Buttigieg will open fundraisers to press, disclose bundlers

Buttigieg will open fundraisers to press, disclose bundlers
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Democratic presidential candidate Pete ButtigiegPete ButtigiegDOJ sues to block JetBlue-American Airlines partnership On The Money — Presented by Wells Fargo — Pelosi plows full speed ahead on jam-packed agenda Blumenthal calls on Buttigieg to investigate American Airlines-JetBlue partnership MORE announced Monday his campaign would open his high-dollar fundraisers to reporters and disclose the names of campaign bundlers, bowing to pressure from critics who have accused him of lacking transparency.

Campaign manager Mike Schmuhl said in a statement that "in a continued commitment to transparency," events would be open to press beginning Tuesday and a list of people raising money for the campaign will be released within a week.

“From the start, Pete has said it is important for every candidate to be open and honest, and his actions have reflected that commitment. He is the only current presidential candidate who has released the names of people raising money for his campaign, and we will continue to release additional names as more people join our growing effort. Moreover, he will be one of the few candidates to allow reporters access to his fundraising events."

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Early in his presidential campaign, Buttigieg released the names of his bundlers — donors who raise large sums of money for candidates — but stopped doing so in April, according to the Center for Responsive Politics. 

He has faced mounting pressure in recent weks to update his list of bundlers and allow reporters to attend his private, high-dollar fundraisers. Former Vice President Joe BidenJoe BidenHaiti prime minister warns inequality will cause migration to continue Pelosi: House must pass 3 major pieces of spending legislation this week Erdoğan says Turkey plans to buy another Russian defense system MORE, the only other top-tier candidate in the Democratic field to hold high-dollar fundraisers, has allowed press to attend those events since launching his campaign.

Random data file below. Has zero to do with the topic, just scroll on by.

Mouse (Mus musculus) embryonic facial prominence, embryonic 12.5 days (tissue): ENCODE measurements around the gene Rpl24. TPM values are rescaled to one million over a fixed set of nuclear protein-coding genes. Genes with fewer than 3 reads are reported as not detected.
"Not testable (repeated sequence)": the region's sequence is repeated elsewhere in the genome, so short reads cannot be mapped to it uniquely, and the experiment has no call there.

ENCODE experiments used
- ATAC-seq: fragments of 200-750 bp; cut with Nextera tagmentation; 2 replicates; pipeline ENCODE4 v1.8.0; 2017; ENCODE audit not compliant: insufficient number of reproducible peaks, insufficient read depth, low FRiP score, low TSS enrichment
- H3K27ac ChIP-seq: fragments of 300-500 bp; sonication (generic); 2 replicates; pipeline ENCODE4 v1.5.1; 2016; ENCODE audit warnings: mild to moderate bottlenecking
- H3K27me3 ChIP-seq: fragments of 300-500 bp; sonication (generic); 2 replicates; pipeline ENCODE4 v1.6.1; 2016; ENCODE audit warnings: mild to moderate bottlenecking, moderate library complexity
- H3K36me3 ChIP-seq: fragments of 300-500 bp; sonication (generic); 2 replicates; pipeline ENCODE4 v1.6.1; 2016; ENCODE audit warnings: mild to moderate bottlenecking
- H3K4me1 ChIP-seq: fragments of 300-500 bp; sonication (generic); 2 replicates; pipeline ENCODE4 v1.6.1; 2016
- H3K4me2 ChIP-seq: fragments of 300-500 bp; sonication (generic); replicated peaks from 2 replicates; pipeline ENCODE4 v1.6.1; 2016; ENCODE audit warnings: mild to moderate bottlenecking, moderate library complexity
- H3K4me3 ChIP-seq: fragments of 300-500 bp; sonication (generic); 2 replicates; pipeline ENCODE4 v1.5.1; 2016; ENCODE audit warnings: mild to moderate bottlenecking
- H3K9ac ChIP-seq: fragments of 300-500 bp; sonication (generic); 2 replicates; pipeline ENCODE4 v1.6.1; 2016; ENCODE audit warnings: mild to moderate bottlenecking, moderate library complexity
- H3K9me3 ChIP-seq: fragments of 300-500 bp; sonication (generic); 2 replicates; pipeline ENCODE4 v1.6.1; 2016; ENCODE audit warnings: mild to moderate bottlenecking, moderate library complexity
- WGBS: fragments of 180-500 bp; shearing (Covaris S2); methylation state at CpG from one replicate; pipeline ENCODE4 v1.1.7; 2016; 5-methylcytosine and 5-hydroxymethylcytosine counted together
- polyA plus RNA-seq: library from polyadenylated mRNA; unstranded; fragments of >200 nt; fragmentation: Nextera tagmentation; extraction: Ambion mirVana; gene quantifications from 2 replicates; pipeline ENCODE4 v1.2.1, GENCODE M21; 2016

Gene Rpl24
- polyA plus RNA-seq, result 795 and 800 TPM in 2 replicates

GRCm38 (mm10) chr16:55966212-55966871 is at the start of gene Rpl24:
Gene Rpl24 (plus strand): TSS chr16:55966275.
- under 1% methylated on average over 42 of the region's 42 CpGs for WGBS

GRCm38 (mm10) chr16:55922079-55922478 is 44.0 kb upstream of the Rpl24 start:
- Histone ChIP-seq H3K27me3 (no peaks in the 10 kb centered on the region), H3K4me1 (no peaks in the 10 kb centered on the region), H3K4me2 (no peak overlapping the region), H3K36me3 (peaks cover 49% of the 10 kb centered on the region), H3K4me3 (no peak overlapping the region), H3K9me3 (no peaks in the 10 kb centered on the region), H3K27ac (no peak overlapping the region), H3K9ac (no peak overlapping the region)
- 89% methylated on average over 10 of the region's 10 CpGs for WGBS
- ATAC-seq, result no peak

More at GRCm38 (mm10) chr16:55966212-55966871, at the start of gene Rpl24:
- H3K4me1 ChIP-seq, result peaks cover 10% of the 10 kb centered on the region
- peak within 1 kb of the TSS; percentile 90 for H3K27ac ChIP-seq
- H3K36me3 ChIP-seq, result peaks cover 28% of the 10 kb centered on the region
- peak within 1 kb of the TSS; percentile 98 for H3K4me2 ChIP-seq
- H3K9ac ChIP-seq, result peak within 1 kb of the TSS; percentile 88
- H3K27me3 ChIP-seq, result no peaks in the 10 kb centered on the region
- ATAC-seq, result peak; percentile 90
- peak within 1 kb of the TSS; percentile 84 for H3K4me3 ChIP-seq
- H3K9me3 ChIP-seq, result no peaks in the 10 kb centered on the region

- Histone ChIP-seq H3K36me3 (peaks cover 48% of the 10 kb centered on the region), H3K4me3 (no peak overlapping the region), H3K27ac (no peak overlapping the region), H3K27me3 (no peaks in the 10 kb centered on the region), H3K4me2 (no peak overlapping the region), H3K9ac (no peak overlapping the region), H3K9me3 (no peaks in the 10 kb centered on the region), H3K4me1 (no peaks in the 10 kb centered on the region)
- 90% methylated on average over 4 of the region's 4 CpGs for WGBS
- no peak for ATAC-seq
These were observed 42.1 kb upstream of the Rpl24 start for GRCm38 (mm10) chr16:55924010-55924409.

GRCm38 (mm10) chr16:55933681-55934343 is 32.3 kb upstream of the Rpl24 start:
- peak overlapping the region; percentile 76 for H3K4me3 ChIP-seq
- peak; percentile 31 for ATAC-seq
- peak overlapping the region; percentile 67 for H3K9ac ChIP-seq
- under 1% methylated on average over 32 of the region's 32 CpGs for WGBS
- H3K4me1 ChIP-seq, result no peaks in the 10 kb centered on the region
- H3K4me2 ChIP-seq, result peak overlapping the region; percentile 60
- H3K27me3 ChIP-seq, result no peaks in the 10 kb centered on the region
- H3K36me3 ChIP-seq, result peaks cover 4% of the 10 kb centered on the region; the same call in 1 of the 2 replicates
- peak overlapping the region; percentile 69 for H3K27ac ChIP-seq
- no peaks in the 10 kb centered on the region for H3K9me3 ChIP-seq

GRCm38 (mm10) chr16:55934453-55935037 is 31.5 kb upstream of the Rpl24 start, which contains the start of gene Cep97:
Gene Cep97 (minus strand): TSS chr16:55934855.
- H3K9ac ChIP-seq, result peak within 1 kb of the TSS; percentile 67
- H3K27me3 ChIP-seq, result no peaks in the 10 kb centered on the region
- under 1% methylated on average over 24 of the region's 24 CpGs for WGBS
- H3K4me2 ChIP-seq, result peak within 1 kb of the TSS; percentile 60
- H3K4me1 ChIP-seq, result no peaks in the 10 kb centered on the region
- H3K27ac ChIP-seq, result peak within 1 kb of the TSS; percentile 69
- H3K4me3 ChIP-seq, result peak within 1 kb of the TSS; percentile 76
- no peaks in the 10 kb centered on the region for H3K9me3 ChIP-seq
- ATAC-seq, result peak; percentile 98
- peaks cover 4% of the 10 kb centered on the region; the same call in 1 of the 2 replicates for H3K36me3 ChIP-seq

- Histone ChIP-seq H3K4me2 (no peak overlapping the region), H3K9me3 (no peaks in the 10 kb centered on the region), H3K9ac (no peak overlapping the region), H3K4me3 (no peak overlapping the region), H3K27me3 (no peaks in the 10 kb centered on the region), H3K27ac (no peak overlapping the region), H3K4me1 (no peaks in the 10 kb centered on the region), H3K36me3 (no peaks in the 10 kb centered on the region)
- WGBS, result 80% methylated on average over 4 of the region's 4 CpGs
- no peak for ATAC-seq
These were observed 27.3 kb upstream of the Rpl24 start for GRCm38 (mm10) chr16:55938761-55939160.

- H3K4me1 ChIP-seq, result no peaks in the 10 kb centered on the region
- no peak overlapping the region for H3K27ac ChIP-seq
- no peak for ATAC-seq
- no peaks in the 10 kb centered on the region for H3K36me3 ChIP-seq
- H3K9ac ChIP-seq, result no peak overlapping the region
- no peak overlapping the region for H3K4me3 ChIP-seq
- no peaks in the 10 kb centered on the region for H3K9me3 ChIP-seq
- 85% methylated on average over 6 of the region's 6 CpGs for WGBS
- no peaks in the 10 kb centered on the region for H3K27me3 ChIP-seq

Two other top-tier contenders, Sens. Bernie SandersBernie SandersIn Washington, the road almost never taken Don't let partisan politics impede Texas' economic recovery The Hill's Morning Report - Presented by Alibaba - Democrats argue price before policy amid scramble MORE (I-Vt.) and Elizabeth WarrenElizabeth WarrenIn Washington, the road almost never taken Senate poised to battle over Biden's pick of big bank critic Treasury says more rental aid is reaching tenants, preventing evictions MORE (D-Mass.), have eschewed high-dollar fundraisers and do not have traditional bundler programs. 

The decision to open up the events to the press comes as transparency emerges as a broader theme on the campaign trail. Buttigieg has also faced questions about his work at the consulting firm McKinsey & Company between 2007 and 2010. 

Buttigieg on Friday released a summary of the types of clients he served at McKinsey, and has publicly called for the consulting giant to allow him to break a nondisclosure agreement that bars him from identifying specific clients.

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Schmuhl, Buttigieg's campaign manager, said that the South Bend, Ind., mayor's campaign "strives to be the most transparent in the field," and cited Buttigieg's media availability, promise to restore White House press briefings and decision to release 12 years of tax returns as evidence that his campaign has not tried to conceal his activities from the public.

“No other candidate for president has released the entirety of their tax returns since their education concluded. No other current candidate for president has released the names of people raising money for their campaign," Schmuhl said.

"There are important differences in this race among Democratic candidates, from creating a choice of affordable health care choices for all to removing cost as a barrier to college for those who need it, but transparency shouldn't be one of them."